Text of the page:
Opinion: Snobbery cuts free-flowing Cristal

Talk about biting the hand that feeds. Roederer MD Frédéric Rouzaud's success in alienating one of its most vocal brand ambassadors, kick-starting a boycott and potentially killing off one of its most lucrative markets, could hardly be made up.

The story starts with an ill-advised interview with The Economist about hip-hop's espousal of Roederer's upmarket champagne Cristal. Rapper Jay-Z, with hip-hop artists such as Biggie Smalls, Kanye West, 50 Cent and Mos Def, has been promoting Cristal for more than a decade, with name-checks in songs such as Jay-Z's Hard Knock Life, and bottle-waving on stage and in videos.

Last year Agenda, a brand strategy agency that tracks mentions in Billboard's top 20 songs, ranked Cristal at eighth in the brand check game, ahead of Mercedes and Nike.

But when asked if the association could be detrimental, Rouzaud upset rappers by saying the company couldn't prevent people from buying Cristal, and that ‘Dom Perignon or Krug would be delighted to have the business'. Ouch! Not only were these artists promoting the brand for free, they were also buying it by the crateload.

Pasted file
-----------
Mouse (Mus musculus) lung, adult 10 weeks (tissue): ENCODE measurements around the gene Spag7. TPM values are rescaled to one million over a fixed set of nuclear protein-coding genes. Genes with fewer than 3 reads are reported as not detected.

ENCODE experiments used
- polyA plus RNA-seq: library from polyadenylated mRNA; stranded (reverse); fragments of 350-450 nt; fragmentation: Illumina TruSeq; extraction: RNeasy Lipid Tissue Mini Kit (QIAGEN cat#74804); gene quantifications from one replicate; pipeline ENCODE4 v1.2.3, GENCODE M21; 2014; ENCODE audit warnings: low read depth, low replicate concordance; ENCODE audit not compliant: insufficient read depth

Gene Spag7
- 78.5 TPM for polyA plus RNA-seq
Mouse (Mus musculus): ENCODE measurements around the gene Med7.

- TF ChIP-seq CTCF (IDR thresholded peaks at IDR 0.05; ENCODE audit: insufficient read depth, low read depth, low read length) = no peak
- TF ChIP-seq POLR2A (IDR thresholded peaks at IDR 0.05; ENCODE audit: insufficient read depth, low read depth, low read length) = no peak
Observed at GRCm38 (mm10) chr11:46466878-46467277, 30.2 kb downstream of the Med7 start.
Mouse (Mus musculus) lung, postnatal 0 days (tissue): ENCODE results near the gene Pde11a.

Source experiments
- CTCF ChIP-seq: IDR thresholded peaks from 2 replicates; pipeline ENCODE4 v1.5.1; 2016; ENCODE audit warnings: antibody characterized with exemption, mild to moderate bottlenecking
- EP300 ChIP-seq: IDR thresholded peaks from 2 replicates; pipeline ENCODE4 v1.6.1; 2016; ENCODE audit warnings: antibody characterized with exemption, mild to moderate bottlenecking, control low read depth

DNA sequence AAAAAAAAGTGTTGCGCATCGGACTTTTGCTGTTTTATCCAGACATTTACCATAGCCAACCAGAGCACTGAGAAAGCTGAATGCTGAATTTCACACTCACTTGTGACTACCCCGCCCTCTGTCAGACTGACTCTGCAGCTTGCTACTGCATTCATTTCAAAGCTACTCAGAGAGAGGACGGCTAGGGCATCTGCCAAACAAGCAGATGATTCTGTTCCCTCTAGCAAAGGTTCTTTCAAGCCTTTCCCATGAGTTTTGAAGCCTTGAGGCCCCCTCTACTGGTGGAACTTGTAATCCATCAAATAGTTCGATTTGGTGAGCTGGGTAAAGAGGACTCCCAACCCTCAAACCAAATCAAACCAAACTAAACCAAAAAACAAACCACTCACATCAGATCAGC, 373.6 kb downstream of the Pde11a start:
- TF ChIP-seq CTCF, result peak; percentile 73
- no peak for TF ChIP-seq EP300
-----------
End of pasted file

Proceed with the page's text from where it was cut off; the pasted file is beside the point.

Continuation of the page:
Jay-Z's PR agent Ron Berkowitz was quick off the mark with claims of racism, announcing that from now on Jay-Z's 40/40 sports lounges would serve Dom Perignon or Krug. An inept rebuttal has done nothing to stop the domino effect as Beyoncé, Jamie Foxx, Rihanna and rapper Lil' Kim join the boycott.

Hip-hop is a powerful promotional tool. The fact that most hip-hop artists perform under a single name rather than a group makes them ideal for personal endorsements that feed into fashion, ‘street language' and attitude, creating a lucrative market.

A range of brands have benefited. When Busta Rhymes and P Diddy penned Pass the Courvoisier Part II, sales apparently jumped 20 per cent. Cadillac credits rappers with turning round the reputation and sales of the Escalade 4x4. Following Run DMC's performance of My Adidas in the late 1980s, the firm signed them up to a $1.5m sponsorship deal, while Mercedes-Benz sponsors rap awards. And Moët Hennessy USA, producer of Dom Perignon, is on record as welcoming the association with rap.

Some in hip-hop have been associated with misogyny and violence, but I suspect that isn't the reason for Rouzaud's reticence. Was the comment racist? Jay-Z thinks so, though I believe Rouzaud would have reacted the same way to a clutch of WAGS throwing around his precious champagne. This snobbery could cost the company dear.
kate.nicholas@haynet.com

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